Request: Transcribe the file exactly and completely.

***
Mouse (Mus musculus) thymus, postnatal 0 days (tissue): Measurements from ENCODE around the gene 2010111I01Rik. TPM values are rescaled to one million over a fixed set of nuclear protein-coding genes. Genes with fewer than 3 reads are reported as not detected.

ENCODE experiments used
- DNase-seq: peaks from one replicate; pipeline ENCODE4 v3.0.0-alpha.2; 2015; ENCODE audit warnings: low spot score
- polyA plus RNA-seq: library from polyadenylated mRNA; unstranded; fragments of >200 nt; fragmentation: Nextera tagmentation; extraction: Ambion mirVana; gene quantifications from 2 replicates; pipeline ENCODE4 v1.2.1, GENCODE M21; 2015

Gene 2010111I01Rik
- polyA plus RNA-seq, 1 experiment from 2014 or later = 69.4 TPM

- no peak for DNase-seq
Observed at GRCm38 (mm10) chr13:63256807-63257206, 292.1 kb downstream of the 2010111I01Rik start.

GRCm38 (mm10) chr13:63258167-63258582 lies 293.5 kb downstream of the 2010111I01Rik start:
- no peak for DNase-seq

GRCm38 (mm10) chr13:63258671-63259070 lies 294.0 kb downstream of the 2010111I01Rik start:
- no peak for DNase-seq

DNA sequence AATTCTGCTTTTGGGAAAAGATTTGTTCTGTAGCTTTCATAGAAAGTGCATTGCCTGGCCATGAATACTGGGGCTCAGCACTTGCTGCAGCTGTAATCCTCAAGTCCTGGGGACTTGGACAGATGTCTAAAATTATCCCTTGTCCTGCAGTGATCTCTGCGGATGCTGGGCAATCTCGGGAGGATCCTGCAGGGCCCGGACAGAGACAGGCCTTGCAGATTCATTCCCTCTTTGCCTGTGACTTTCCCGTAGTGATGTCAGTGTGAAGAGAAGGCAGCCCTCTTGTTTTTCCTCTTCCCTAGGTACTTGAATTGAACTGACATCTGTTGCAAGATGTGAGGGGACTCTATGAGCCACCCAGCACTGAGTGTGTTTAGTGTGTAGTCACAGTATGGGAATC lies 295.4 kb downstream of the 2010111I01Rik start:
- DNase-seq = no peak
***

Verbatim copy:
Mouse (Mus musculus) thymus, postnatal 0 days (tissue): Measurements from ENCODE around the gene 2010111I01Rik. TPM values are rescaled to one million over a fixed set of nuclear protein-coding genes. Genes with fewer than 3 reads are reported as not detected.

ENCODE experiments used
- DNase-seq: peaks from one replicate; pipeline ENCODE4 v3.0.0-alpha.2; 2015; ENCODE audit warnings: low spot score
- polyA plus RNA-seq: library from polyadenylated mRNA; unstranded; fragments of >200 nt; fragmentation: Nextera tagmentation; extraction: Ambion mirVana; gene quantifications from 2 replicates; pipeline ENCODE4 v1.2.1, GENCODE M21; 2015

Gene 2010111I01Rik
- polyA plus RNA-seq, 1 experiment from 2014 or later = 69.4 TPM

- no peak for DNase-seq
Observed at GRCm38 (mm10) chr13:63256807-63257206, 292.1 kb downstream of the 2010111I01Rik start.

GRCm38 (mm10) chr13:63258167-63258582 lies 293.5 kb downstream of the 2010111I01Rik start:
- no peak for DNase-seq

GRCm38 (mm10) chr13:63258671-63259070 lies 294.0 kb downstream of the 2010111I01Rik start:
- no peak for DNase-seq

DNA sequence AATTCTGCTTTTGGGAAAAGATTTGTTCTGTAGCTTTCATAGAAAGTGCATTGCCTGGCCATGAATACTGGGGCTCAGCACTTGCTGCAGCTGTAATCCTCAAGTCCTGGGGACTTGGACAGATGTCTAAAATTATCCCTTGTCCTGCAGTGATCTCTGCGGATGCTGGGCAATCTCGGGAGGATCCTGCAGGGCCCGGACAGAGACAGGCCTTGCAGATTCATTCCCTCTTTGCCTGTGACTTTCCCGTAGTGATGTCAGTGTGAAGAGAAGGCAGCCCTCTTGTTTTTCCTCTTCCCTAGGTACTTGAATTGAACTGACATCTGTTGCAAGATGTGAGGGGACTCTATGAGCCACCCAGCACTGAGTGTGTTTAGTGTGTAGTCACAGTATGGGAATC lies 295.4 kb downstream of the 2010111I01Rik start:
- DNase-seq = no peak